It comes as no surprise that the wastewater industry is not fond of greywater reuse. It not only cuts out sales of reclaimed water, but it also cuts into the operating revenues of the wastewater industry by nearly $1 Billion. I think I am starting to see what really is being "protected".

And let's not forget that we heard a few words about the lack of fondness for greywater reuse from Pat Mulroy when she dissed greywater in favor of purplewater so that the Southern Nevada Water Authority could continue its power struggle over "new" water from the Colorado River (where Las Vegas reclaimed wastewater goes so they get "credit" for their diversions from Lake Mead) or from their proposed Snake Valley pipeline. Keeping the greywater reuse in Las Vegas to a minimum helps maintain the hydro-hegemony of the Colorado River and the Great Basin Carbonate Aquifer.

No week would be complete without the Greywater Gadget of the Week which is the Aqua2use Greywater System. This unit uses a unique filtration system to remove impurities in greywater. According to greywater reuse convert Jenni Sabiani "it's such a great and easy system". If you have any questions, feel free to contact Jenni (jenni at waterwisegroup.com). Thanks for following the Rainbow Water Coalition, Jenni!


  1. Nice post, I think I'll share it. In my neighborhood, the local utility doesn't or won't give a nod to greywater reuse because they have to maintain the existing designed level of water service in order to maintain fire flow pressures in the system. Are there any water supply systems that don't also provide fire flows?

  2. OWT:

    I don't know anything about the potential of diminishing fire flows due to greywater reuse at a residential scale. I guess I can't envision the connection to greywater reuse unless the fire flows are maintained in a system of piping for "reclaimed" water that is separate from the drinking water supply. Then the reused greywater would more than likely diminish the quantity of water for fire flows. But I think many municipal systems using their drinking water supplies as part of the fire suppression system, too. Thanks for the comment, though. A good question hopefully a civil engineer practicing in the municipal field can help us out with answering.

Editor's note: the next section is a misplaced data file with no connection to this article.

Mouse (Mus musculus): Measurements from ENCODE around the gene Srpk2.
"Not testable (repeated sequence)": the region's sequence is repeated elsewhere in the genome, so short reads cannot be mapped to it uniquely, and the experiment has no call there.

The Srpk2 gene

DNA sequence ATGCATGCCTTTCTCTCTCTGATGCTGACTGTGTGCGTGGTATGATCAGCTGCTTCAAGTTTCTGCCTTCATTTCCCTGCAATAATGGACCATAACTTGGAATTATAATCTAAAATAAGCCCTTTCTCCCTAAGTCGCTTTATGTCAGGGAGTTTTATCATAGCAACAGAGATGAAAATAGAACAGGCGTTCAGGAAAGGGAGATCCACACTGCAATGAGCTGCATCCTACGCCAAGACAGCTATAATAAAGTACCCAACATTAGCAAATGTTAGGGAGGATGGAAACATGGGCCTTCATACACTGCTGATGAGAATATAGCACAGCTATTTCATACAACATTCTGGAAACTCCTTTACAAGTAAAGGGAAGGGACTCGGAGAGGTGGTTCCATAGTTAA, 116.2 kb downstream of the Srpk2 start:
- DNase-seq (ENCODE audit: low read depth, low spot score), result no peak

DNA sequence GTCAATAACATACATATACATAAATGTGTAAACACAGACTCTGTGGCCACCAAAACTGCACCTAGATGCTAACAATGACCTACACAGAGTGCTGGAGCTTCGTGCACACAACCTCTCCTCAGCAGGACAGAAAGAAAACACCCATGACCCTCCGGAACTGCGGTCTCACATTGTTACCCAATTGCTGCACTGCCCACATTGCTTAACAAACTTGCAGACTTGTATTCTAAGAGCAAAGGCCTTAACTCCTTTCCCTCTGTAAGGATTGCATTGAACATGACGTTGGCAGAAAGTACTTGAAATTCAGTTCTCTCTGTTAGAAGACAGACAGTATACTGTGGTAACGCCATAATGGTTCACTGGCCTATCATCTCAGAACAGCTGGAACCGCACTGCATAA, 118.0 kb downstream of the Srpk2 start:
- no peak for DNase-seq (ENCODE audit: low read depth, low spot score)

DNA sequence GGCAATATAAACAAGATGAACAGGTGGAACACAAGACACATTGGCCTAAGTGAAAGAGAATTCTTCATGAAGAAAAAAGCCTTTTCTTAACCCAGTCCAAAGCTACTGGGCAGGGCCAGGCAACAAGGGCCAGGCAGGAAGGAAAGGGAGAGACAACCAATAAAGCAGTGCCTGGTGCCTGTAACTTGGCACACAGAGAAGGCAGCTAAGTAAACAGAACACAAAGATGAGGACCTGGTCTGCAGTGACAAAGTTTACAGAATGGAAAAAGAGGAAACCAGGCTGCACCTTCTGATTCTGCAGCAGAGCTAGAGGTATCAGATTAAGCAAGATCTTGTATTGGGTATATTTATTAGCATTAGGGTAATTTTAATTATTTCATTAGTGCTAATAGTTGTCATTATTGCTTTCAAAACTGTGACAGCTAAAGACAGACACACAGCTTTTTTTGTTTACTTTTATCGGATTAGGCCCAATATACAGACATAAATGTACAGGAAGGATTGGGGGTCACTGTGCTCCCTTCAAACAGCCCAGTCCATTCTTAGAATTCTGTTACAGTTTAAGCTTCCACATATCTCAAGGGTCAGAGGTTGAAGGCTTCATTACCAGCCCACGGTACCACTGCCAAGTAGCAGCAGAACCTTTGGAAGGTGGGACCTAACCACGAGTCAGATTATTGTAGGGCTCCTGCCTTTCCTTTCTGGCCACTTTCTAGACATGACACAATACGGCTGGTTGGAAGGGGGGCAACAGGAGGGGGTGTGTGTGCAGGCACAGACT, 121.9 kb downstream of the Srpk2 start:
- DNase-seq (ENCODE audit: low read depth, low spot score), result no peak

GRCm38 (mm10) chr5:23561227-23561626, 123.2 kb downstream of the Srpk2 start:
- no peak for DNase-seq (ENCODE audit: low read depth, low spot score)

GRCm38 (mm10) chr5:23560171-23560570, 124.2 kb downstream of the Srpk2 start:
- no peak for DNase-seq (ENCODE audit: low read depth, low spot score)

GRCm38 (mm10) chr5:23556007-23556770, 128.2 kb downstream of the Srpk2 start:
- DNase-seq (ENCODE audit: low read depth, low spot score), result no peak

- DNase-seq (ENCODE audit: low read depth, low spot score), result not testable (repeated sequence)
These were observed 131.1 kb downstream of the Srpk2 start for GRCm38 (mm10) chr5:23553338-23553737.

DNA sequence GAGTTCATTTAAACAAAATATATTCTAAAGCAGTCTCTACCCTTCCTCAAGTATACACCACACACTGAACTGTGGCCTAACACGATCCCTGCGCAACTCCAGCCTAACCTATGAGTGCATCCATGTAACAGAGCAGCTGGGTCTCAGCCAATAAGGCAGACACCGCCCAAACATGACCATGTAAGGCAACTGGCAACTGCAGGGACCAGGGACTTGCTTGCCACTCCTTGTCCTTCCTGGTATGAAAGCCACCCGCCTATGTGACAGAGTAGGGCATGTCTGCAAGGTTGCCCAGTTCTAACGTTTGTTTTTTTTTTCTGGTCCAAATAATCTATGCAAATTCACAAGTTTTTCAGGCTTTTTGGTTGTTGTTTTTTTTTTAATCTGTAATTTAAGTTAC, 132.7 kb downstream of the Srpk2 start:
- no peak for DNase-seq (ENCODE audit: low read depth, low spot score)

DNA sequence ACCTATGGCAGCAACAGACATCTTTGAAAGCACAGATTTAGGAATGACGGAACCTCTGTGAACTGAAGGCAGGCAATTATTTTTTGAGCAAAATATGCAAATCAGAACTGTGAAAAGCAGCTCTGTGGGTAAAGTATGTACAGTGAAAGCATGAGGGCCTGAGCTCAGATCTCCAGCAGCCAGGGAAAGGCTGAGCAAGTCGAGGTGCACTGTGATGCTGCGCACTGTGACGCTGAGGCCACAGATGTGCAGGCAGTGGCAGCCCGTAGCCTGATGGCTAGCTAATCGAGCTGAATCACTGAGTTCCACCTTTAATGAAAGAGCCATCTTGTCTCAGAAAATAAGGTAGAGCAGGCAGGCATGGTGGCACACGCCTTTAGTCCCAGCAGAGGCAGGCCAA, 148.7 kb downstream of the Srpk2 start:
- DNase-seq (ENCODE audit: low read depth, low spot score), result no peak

3. Found your blog... I enjoyed the descriptions of the various "colors" of water, and will read more later. Here's mine: an eclectic mix of shiny things that catch my attention, but particularly geoscience, humor and politics. I've also been taking primary responsibility for The Accretionary Wedge, the geoblogospheric carnival.

    Pleasure to meet you!

  4. Lockwood:

    Nice to meet you today, and your "carnival" of blogs are a treat. Thanks for reading and welcome to the Rainbow Water Coalition!

  5. Todd - I think you have mostly nailed it on the head. Although I don't really think "profit" per se is so much the motive because most large municipal wastewater systems are public entities that aren't really allowed to make profits. They do however get to increase their budgets by expanding and upgrading their systems - which expanded graywater utilization would definitely cut into.
    I have also heard one concern from our local wastewater entity in Tucson that increased diversion of graywater to non-potable uses in the home would effect the ability of the sewer system to adequately convey waste because of decreased liquid volume. Seems most systems are engineered to handle a consistent proportion of liquids and solids with slopes designed to move things along effectively. They haven't been actively discouraging use of graywater but have admitted that they occasionally flush sewer lines with (potable) water to prevent plugging. Aaargh!

  6. Chris:

    Thanks for your comment. You are correct *profit* comes in many forms. I am thinking *profit* includes *protecting a paycheck* or *protecting the consulting and construction industry bottom line*, among other things.

    I asked a wastewater engineer working for one of the big design/build firms about the reduced flows and effects on the plant operation. They indicated that the plants can handle the reduced flows - they are not designed to be so *fine tuned*. The sewer system question is an interesting one, but it seems like the US wastewater generation is more in line with the rest of the world rate and volume of wastewater generation WITH greywater reuse, but that one does not hear of problems with their sewers. The *plugging* problem and use of potable water for flushing sounds more like a *paper* problem rather than a *solids* problem! The solution appears to mimic how to generate *clean* greywater - educate at the upstream side (in the home) rather than trying to treat the downstream side.

    We missed you on Watering the Desert. Welcome back. Thanks for reading!